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United States v. Samson

United States District Court, S.D. Texas, Houston Division

January 15, 2020

UNITED STATES OF AMERICA, Plaintiff,
v.
FRED SAMSON, Defendant.

          MEMORU OPINION AND ORER

          SIM LAKE SENIOR UNITED STATES DISTRICT JUDGE.

         Pending before the court is Defendant's Motion for a Judgment of Acquittal and, in the Alternative, Motion for New Trial ("Motion for Acquittal") (Docket Entry No. 64). For the reasons stated below, Defendant's Motion for Acquittal will be denied.

         I. Factual and Procedural Background

         The United States charges that Fred Samson stole government property through a scheme to continue receiving Social Security retirement benefits that were payable to his mother and father, Katarzyna and Stanislaw Bernat, after they died. Samson's father and mother died in Poland on June 26, 1995, and December 1, 1995, respectively. [1] The Social Security Administration continued dispersing monthly retirement benefits to them for almost 22 years after their deaths. [2] Samson does not dispute that the evidence shows that he negotiated United States Treasury checks intended for his parents between 1998 and 2013.[3] Starting in 2008 and 2013 the payments were directly deposited into joint bank accounts in Samson's and his mother and father's names, respectively.[4] Samson does not dispute that the evidence shows that he withdrew the benefits paid into these accounts on a monthly basis until 2017.[5]To prove that Samson collected the benefits knowing his parents were deceased, the government produced evidence that Samson traveled to Europe shortly after each of his parents died in Poland, [6] that he created and managed the joint bank accounts through forgery and fraud, [7] and that he made a statement admitting that he had knowingly used their benefits since they died.[8]

         Fred Samson was indicted by a grand jury on March 6, 2019, on two counts of theft of government property greater than $1000 in violation of 18 U.S.C. § 641.[9] A superseding indictment was filed on August 29, 2019.[10] Count One consolidates all the money alleged taken intended for Stanislaw into a single count, and Count Two consolidates that intended for Katarzyna.[11] Samson was tried before a jury beginning on November 4, 2019.[12] On November 5, 2019, the second day of trial, Samson requested a jury instruction on a statute of limitations defense, which the court denied.[13] The same day the jury unanimously found Samson guilty on both counts.[14] On November 22, 2019, Samson filed a motion for a judgment of acquittal as to both counts on the ground that the government failed to prove certain elements of the charged offense and failed to prove that the of fens es occurred within the limitations period.[15]In the alternative, Samson seeks a new trial on the ground that the court failed to instruct the jury on his statute of limitations defense. The government filed a response on December 16, 2019, [16]and Samson replied on December 23, 2019.[17]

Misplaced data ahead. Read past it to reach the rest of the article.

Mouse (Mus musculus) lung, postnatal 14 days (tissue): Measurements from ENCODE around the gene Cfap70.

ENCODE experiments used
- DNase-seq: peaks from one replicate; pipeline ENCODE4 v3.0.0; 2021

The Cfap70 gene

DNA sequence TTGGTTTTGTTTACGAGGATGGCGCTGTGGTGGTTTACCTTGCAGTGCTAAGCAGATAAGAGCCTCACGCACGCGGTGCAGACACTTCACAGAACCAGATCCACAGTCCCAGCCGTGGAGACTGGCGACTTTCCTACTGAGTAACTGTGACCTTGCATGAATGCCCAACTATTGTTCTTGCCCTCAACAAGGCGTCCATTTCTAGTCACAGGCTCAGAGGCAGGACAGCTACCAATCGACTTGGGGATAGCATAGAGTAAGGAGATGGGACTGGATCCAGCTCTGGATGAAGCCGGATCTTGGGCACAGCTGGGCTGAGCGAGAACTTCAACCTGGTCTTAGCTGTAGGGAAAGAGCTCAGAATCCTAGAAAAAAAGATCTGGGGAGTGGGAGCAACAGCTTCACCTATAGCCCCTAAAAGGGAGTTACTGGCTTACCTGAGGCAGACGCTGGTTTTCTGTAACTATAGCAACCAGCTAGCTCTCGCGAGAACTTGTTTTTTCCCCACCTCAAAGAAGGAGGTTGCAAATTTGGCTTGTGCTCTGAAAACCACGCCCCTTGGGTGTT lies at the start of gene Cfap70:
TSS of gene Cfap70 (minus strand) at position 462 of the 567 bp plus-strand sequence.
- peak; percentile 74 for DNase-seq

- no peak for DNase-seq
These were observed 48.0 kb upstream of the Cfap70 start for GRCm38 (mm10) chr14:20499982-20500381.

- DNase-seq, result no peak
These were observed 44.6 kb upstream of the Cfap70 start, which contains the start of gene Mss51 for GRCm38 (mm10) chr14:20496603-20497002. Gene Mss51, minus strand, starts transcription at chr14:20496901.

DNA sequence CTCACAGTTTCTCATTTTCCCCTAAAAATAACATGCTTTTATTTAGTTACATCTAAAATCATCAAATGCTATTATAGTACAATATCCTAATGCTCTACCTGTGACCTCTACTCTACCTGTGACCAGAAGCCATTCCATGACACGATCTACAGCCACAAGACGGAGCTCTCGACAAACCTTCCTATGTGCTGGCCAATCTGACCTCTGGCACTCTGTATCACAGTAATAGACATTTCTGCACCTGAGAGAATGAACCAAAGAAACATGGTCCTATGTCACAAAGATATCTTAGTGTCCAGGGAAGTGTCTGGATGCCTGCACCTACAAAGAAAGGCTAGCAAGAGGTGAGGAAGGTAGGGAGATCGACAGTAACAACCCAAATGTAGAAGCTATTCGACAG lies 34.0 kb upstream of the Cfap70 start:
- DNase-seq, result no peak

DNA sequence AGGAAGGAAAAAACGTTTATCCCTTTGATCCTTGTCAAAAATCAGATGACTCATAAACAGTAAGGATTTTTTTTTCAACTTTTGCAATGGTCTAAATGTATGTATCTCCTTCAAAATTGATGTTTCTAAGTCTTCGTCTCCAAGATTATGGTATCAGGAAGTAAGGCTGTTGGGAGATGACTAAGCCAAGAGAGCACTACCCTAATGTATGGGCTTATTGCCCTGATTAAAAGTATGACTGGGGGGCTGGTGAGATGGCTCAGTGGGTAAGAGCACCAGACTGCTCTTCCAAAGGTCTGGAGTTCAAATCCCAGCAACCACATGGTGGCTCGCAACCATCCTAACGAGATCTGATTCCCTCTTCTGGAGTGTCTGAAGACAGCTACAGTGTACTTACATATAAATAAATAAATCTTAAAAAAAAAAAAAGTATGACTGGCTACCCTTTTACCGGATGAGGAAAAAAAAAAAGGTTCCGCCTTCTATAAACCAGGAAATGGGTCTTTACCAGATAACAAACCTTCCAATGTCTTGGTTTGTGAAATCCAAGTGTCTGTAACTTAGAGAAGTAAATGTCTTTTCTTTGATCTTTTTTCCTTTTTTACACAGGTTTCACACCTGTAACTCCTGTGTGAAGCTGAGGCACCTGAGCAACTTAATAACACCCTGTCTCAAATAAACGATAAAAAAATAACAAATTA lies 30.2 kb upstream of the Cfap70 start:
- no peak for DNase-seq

II. Standard of Review

         In determining whether the prosecution introduced sufficient evidence to sustain a conviction, the court must determine whether any rational trier of fact could have found the essential elements of the charged offense beyond a reasonable doubt. United States v. Valle, 538 F.3d 341, 344 (5th Cir. 2008) (quoting Jackson v. Virginia, 99 S.Ct. 2781, 2789 (1979)). Rather than deciding whether the jury reached the correct verdict, the court must only determine whether the jury's verdict was rational. United States v. Ramos-Garcia, 184 F.3d 463, 465 (5th Cir. 1999).

         The court must view the evidence and the inferences that may be drawn therefrom in the light most favorable to the jury's verdict. United States v. Patino-Prado, 533 F.3d 304, 308 (5th Cir. 2008). If, however, the evidence "'gives equal or nearly equal circumstantial support to a theory of guilt or innocence,' the court should reverse because 'under these circumstances a reasonable jury must necessarily entertain a reasonable doubt.'" Id. at 309 (quoting Ramos-Garcia, 184 F.3d at 465).

         III. Analysis

         The superseding indictment alleges that Fred Samson "did knowingly and willfully steal, purloin, and convert to his own use and the use of another, money of the United States" in a continuing course of conduct between June of 1995 and November of 2017, violating 18 U.S.C. § 641. [18] Samson argues that the government failed to prove that he committed a knowing theft or conversion within the five-year limitations period and that the money allegedly stolen was "money of the United States" under the meaning of the statute. The government contends it sufficiently proved each element of the offenses.